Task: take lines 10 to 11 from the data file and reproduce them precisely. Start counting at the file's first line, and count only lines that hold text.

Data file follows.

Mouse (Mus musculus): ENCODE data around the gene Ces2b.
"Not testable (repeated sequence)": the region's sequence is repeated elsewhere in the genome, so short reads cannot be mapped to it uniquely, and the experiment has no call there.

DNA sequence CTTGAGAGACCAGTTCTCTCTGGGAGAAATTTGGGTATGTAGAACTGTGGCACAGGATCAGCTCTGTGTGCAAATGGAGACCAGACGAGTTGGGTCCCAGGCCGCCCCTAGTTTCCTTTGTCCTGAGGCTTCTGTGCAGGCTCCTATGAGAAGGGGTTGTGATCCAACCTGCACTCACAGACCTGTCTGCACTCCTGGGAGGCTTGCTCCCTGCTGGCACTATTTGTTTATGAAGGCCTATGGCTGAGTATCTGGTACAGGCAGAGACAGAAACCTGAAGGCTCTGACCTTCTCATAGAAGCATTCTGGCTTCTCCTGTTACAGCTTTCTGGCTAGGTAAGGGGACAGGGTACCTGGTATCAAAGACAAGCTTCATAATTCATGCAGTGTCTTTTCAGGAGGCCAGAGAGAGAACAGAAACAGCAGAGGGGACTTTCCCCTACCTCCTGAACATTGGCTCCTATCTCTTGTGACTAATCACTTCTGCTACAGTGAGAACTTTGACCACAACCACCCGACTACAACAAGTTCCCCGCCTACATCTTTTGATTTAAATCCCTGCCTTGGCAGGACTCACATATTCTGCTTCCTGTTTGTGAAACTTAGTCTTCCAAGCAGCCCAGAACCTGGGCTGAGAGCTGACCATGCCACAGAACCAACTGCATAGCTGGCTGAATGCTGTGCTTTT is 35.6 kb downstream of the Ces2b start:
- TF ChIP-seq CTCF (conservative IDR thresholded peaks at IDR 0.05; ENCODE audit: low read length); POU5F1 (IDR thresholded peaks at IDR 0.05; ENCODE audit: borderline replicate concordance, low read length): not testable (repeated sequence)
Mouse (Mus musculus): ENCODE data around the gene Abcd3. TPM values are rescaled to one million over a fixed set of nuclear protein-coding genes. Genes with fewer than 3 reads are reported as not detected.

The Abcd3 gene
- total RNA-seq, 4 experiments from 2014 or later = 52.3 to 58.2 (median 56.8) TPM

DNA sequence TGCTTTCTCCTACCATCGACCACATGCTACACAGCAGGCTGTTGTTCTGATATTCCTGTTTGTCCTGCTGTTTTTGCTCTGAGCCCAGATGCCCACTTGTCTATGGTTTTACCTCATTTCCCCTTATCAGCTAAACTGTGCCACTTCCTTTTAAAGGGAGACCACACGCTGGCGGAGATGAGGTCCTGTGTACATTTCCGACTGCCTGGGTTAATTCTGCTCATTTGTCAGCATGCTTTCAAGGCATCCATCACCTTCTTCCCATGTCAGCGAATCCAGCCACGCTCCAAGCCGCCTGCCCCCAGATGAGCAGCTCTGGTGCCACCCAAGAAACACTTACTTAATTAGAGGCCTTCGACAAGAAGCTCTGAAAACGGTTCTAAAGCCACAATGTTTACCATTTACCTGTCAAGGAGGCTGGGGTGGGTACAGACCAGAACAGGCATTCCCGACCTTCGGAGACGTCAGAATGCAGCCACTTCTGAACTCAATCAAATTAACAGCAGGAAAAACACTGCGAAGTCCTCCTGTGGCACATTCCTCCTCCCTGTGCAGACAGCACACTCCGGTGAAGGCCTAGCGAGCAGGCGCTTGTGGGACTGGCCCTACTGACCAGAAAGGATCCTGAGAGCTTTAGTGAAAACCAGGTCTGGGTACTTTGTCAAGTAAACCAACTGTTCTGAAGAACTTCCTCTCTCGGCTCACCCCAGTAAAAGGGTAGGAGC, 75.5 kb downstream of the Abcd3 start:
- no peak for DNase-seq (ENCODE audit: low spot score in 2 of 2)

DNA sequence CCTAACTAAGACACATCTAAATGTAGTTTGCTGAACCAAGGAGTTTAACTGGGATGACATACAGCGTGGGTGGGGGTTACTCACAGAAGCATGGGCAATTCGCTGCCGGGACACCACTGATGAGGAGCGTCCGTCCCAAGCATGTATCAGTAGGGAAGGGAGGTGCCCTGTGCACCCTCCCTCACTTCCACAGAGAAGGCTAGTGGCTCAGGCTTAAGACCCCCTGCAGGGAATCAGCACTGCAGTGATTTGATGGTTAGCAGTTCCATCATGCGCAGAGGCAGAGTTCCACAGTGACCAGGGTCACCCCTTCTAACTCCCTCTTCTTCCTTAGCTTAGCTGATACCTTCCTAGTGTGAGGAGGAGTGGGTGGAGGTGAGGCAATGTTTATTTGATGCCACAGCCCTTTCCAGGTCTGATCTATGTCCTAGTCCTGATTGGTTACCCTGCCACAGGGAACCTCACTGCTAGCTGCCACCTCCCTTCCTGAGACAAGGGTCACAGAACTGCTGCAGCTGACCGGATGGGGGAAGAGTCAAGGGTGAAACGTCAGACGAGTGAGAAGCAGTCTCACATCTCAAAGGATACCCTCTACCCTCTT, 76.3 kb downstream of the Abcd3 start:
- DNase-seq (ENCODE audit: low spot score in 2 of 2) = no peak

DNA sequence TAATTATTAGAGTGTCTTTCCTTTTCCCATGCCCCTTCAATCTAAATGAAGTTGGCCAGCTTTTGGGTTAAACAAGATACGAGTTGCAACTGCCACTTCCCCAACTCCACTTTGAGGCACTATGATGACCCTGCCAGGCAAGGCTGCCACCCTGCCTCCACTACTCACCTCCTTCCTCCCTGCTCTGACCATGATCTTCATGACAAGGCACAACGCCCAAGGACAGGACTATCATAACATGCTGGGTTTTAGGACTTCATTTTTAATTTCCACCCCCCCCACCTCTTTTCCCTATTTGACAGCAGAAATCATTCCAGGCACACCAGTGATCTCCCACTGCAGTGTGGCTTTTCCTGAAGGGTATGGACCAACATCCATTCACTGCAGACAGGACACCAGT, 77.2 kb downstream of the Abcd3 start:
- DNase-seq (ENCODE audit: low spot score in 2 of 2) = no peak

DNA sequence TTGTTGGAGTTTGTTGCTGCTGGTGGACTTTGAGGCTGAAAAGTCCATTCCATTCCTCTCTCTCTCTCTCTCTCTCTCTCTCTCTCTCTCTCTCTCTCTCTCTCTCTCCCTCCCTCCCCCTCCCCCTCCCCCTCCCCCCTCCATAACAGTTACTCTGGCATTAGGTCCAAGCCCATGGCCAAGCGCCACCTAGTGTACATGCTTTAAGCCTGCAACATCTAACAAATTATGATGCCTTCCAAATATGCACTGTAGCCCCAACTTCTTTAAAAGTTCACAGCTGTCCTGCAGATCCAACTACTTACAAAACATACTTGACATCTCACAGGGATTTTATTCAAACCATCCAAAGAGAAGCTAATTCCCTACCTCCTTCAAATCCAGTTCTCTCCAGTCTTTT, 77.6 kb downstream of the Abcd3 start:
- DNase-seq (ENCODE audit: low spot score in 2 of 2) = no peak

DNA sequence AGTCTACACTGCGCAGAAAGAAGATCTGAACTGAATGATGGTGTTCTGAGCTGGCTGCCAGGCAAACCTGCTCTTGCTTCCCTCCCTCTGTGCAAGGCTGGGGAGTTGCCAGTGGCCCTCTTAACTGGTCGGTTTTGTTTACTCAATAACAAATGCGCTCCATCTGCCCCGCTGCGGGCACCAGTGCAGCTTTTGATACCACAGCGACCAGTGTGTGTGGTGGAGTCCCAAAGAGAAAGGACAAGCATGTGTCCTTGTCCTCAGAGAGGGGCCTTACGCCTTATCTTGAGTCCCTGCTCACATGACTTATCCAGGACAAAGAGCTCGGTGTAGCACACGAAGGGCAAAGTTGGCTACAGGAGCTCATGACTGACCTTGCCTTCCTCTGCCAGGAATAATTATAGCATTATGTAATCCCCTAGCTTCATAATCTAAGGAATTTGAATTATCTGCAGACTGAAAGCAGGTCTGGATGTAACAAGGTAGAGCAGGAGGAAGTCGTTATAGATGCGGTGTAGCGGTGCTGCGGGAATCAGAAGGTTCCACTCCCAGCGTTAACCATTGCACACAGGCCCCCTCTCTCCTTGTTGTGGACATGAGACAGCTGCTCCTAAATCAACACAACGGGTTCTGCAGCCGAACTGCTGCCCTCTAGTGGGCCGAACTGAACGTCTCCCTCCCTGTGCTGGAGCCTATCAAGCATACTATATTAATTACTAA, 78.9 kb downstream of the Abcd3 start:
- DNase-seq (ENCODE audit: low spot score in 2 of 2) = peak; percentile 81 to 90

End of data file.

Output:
DNA sequence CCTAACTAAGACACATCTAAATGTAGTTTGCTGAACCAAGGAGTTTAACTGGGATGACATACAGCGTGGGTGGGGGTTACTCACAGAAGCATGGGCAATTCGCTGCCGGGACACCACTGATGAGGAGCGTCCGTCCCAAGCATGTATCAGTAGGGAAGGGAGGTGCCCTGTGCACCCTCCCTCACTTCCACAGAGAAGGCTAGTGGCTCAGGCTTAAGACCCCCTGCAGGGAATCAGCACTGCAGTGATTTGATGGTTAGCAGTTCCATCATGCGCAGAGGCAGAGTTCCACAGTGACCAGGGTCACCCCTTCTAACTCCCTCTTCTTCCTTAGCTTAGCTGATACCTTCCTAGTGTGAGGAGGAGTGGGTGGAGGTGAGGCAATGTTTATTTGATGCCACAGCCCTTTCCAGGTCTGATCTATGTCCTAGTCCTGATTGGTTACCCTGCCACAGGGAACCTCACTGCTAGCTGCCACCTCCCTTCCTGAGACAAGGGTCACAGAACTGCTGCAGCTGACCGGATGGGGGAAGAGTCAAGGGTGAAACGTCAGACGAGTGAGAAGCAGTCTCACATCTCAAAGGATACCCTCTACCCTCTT, 76.3 kb downstream of the Abcd3 start:
- DNase-seq (ENCODE audit: low spot score in 2 of 2) = no peak